Every investor in Sears Hometown and Outlet Stores, Inc. (NASDAQ:SHOS) should be aware of the most powerful shareholder groups. Large companies usually have institutions as shareholders, and we usually see insiders owning shares in smaller companies. Warren Buffett said that he likes ‘a business with enduring competitive advantages that is run by able and owner-oriented people’. So it’s nice to see some insider ownership, because it may suggest that management is owner-oriented.
Sears Hometown and Outlet Stores is not a large company by global standards. It has a market capitalization of US$51m, which means it wouldn’t have the attention of many institutional investors. Taking a look at the our data on the ownership groups (below), it’s seems that institutions own shares in the company. We can zoom in on the different ownership groups, to learn more about SHOS.
What Does The Institutional Ownership Tell Us About Sears Hometown and Outlet Stores?
Institutional investors commonly compare their own returns to the returns of a commonly followed index. So they generally do consider buying larger companies that are included in the relevant benchmark index.
As you can see, institutional investors own 14% of Sears Hometown and Outlet Stores. This can indicate that the company has a certain degree of credibility in the investment community. However, it is best to be wary of relying on the supposed validation that comes with institutional investors. They too, get it wrong sometimes. When multiple institutions own a stock, there’s always a risk that they are in a ‘crowded trade’. When such a trade goes wrong, multiple parties may compete to sell stock fast. This risk is higher in a company without a history of growth. You can see Sears Hometown and Outlet Stores’s historic earnings and revenue, below, but keep in mind there’s always more to the story.
It would appear that 31% of Sears Hometown and Outlet Stores shares are controlled by hedge funds. That worth noting, since hedge funds are often quite active investors, who may try to influence management. Many want to see value creation (and a higher share price) in the short term or medium term. We’re not picking up on any analyst coverage of the stock at the moment, so the company is unlikely to be widely held.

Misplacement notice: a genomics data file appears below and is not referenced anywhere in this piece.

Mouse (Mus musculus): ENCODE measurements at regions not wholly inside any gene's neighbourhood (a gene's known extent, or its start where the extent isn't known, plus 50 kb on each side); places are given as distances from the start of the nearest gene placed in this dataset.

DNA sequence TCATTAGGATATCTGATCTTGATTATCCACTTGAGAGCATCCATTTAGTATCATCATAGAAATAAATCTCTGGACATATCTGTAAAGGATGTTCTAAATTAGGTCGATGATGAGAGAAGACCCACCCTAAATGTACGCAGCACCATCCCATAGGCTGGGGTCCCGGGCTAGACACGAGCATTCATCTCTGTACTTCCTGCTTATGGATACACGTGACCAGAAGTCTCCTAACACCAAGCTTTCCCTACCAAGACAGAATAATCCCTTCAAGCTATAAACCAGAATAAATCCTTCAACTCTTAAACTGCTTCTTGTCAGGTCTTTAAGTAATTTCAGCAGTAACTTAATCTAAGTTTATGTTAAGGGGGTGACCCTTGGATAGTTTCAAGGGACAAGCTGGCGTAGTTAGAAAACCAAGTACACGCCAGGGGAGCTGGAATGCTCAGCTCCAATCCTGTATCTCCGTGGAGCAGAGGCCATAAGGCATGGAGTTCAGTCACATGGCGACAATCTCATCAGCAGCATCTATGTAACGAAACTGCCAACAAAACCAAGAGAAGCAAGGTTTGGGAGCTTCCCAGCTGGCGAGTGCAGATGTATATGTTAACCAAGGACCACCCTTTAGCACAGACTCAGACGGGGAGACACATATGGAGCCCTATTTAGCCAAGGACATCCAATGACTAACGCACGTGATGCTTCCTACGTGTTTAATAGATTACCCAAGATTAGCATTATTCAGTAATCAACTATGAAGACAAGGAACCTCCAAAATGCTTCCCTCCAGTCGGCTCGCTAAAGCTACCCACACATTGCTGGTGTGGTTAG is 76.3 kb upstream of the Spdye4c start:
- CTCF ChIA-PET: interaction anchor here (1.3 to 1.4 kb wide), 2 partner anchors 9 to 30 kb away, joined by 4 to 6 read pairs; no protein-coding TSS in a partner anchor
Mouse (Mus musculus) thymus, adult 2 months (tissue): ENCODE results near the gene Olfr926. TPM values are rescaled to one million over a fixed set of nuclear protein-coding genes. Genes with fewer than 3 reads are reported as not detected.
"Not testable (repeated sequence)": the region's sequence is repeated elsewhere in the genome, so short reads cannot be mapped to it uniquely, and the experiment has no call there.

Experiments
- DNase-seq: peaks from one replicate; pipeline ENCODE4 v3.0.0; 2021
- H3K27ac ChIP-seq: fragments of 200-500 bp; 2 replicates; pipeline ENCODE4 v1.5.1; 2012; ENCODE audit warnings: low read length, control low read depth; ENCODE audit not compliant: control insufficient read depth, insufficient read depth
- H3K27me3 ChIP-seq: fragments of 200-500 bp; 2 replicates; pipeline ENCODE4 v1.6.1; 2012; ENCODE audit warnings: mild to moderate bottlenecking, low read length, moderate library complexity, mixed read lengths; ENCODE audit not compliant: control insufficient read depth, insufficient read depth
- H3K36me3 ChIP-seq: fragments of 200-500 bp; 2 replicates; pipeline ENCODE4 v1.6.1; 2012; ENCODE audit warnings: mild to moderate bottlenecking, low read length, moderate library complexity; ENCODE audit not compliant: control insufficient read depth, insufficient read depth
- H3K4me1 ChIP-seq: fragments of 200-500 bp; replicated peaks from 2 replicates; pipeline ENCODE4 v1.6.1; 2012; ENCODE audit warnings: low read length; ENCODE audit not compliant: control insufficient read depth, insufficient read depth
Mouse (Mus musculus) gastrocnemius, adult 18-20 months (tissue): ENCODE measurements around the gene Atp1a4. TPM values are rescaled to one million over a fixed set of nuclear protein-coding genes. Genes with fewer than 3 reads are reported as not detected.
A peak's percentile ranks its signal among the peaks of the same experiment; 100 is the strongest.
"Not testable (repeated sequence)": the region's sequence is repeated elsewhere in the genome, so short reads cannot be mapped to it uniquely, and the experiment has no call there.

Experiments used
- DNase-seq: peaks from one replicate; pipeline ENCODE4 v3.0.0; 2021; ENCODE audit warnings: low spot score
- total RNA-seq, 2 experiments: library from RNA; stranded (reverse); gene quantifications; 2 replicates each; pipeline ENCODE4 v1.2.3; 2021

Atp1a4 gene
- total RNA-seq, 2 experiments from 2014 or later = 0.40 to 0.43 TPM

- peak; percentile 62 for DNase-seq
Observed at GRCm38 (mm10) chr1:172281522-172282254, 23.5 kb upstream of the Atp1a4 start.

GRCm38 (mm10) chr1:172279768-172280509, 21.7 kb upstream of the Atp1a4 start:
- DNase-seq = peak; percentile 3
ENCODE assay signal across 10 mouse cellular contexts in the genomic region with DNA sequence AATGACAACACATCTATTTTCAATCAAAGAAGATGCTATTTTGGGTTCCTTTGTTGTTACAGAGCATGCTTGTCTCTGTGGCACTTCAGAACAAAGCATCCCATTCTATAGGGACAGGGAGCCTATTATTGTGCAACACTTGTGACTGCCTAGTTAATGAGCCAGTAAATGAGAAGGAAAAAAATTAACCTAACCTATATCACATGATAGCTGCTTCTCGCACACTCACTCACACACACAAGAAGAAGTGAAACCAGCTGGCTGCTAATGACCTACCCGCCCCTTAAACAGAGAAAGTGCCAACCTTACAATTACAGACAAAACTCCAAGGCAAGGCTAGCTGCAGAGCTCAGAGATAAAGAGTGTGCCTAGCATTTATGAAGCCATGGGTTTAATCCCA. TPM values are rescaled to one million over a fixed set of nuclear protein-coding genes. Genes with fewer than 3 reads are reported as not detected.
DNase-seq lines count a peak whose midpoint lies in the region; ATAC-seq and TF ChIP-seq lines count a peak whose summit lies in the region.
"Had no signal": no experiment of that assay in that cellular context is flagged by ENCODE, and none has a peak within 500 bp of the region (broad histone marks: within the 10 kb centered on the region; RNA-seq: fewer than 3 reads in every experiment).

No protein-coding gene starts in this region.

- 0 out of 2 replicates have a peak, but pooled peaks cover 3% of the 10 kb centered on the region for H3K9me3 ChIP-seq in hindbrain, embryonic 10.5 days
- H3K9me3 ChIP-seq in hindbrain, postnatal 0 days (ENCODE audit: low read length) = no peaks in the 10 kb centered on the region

Insider Ownership Of Sears Hometown and Outlet Stores
The definition of company insiders can be subjective, and does vary between jurisdictions. Our data reflects individual insiders, capturing board members at the very least. The company management answer to the board; and the latter should represent the interests of shareholders. Notably, sometimes top-level managers are on the board, themselves.
I generally consider insider ownership to be a good thing. However, on some occasions it makes it more difficult for other shareholders to hold the board accountable for decisions.
Our information suggests that insiders maintain a significant holding in Sears Hometown and Outlet Stores, Inc.. It has a market capitalization of just US$51m, and insiders have US$20m worth of shares in their own names. I would say this shows alignment with shareholders, but it is worth noting that the company is still quite small; some insiders may have founded the business. You can click here to see if those insiders have been buying or selling.
General Public Ownership
With a 16% ownership, the general public have some degree of sway over SHOS. While this size of ownership may not be enough to sway a policy decision in their favour, they can still make a collective impact on company policies.
It’s always worth thinking about the different groups who own shares in a company. But to understand Sears Hometown and Outlet Stores better, we need to consider many other factors.
I like to dive deeper into how a company has performed in the past. You can access this interactive graph of past earnings, revenue and cash flow for free .
Of course this may not be the best stock to buy. Therefore, you may wish to see our free collection of interesting prospects boasting favorable financials.
NB: Figures in this article are calculated using data from the last twelve months, which refer to the 12-month period ending on the last date of the month the financial statement is dated. This may not be consistent with full year annual report figures.
To help readers see past the short term volatility of the financial market, we aim to bring you a long-term focused research analysis purely driven by fundamental data. Note that our analysis does not factor in the latest price-sensitive company announcements.
The author is an independent contributor and at the time of publication had no position in the stocks mentioned. For errors that warrant correction please contact the editor at email@example.com.